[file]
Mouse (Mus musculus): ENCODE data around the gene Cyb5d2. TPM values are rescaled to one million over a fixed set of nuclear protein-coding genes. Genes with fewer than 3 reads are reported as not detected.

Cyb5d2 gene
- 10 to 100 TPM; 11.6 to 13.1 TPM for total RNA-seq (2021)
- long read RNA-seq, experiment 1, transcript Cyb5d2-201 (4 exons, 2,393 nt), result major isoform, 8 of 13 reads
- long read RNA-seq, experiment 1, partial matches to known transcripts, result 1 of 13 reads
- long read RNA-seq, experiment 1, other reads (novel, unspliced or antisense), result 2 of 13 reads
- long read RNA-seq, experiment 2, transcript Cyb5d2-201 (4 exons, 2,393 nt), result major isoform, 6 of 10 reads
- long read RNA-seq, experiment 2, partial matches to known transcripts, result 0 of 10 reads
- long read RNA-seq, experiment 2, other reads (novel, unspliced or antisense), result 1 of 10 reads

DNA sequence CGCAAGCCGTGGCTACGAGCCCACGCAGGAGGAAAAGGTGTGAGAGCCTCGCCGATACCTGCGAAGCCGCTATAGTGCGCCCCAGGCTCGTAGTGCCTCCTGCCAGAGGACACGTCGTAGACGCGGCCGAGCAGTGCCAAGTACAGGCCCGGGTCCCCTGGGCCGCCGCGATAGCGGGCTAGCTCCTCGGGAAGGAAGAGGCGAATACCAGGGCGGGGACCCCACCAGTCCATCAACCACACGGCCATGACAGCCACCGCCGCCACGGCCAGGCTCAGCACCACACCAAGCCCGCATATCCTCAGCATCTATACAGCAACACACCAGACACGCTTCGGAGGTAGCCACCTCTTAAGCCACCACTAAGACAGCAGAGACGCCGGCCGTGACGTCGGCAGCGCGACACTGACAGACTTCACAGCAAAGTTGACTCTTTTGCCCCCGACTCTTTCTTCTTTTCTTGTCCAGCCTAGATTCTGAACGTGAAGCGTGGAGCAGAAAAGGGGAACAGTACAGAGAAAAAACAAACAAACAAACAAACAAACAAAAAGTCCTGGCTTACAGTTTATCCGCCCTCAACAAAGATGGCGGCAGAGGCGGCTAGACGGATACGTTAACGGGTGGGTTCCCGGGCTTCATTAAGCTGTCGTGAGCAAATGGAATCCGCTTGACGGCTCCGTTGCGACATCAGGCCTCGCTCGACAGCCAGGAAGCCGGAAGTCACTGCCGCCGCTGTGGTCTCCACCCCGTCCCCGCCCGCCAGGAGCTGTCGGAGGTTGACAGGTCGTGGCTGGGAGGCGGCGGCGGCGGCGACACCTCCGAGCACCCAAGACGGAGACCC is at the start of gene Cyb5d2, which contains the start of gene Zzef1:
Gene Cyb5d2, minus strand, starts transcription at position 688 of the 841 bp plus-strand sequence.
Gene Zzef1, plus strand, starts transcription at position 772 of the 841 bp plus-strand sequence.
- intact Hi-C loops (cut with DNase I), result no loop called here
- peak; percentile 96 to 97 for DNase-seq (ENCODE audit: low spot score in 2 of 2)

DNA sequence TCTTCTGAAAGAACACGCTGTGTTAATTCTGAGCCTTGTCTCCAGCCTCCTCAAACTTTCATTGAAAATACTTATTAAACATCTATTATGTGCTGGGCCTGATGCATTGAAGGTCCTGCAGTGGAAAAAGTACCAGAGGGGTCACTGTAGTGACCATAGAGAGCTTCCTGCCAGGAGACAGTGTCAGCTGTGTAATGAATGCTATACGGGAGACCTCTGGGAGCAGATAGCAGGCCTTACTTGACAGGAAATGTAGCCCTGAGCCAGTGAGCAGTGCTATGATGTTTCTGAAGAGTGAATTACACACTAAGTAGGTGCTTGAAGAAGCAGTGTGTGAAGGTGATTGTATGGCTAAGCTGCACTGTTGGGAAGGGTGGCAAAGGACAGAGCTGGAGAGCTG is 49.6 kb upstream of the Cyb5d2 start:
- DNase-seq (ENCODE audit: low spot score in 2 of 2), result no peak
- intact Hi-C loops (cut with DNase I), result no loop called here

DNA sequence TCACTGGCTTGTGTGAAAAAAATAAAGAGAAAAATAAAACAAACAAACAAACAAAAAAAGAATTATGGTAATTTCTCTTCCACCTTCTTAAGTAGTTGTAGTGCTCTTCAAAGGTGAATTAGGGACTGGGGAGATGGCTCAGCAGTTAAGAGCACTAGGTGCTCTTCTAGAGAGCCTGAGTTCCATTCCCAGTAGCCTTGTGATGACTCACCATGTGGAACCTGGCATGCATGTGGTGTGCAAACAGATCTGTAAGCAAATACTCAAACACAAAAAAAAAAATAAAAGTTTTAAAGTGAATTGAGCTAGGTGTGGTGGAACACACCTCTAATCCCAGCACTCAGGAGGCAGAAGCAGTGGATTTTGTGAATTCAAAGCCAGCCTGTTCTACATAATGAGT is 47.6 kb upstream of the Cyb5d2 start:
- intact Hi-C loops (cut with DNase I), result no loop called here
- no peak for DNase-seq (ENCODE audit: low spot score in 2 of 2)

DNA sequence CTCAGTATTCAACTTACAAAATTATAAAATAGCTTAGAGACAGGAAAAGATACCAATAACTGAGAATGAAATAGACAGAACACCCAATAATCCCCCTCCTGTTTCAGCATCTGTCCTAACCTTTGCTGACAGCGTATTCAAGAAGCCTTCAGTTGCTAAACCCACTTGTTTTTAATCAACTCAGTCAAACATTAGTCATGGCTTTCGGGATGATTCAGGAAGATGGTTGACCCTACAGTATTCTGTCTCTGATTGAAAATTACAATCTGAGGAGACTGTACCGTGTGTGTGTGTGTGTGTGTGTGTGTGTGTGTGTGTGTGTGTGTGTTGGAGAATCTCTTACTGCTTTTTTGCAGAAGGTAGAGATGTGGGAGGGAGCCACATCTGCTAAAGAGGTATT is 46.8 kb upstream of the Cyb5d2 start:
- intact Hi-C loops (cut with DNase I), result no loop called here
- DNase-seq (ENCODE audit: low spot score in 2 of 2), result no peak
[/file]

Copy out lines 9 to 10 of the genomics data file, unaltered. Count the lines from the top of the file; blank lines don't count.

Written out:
- long read RNA-seq, experiment 2, other reads (novel, unspliced or antisense), result 1 of 10 reads

DNA sequence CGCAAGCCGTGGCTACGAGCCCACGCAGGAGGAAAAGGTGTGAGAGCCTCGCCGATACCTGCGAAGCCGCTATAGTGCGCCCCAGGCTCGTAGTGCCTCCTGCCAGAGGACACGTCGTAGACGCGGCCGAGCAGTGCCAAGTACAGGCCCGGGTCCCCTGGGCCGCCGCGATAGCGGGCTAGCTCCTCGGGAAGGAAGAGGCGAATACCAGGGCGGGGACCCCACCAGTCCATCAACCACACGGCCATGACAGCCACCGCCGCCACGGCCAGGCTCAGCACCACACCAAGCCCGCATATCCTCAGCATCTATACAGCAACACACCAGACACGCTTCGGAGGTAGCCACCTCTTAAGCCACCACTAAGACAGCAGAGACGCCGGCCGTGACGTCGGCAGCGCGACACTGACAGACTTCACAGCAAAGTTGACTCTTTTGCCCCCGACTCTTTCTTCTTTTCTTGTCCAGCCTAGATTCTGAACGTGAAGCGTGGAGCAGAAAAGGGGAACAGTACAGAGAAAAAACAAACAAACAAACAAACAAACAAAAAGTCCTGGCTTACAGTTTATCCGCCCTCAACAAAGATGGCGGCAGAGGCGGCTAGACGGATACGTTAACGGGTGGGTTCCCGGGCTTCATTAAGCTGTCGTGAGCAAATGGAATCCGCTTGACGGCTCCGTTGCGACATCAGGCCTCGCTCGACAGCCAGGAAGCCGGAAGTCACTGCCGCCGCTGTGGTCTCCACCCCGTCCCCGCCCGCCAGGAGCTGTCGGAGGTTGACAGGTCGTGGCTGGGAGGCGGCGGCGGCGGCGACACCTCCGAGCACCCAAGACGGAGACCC is at the start of gene Cyb5d2, which contains the start of gene Zzef1: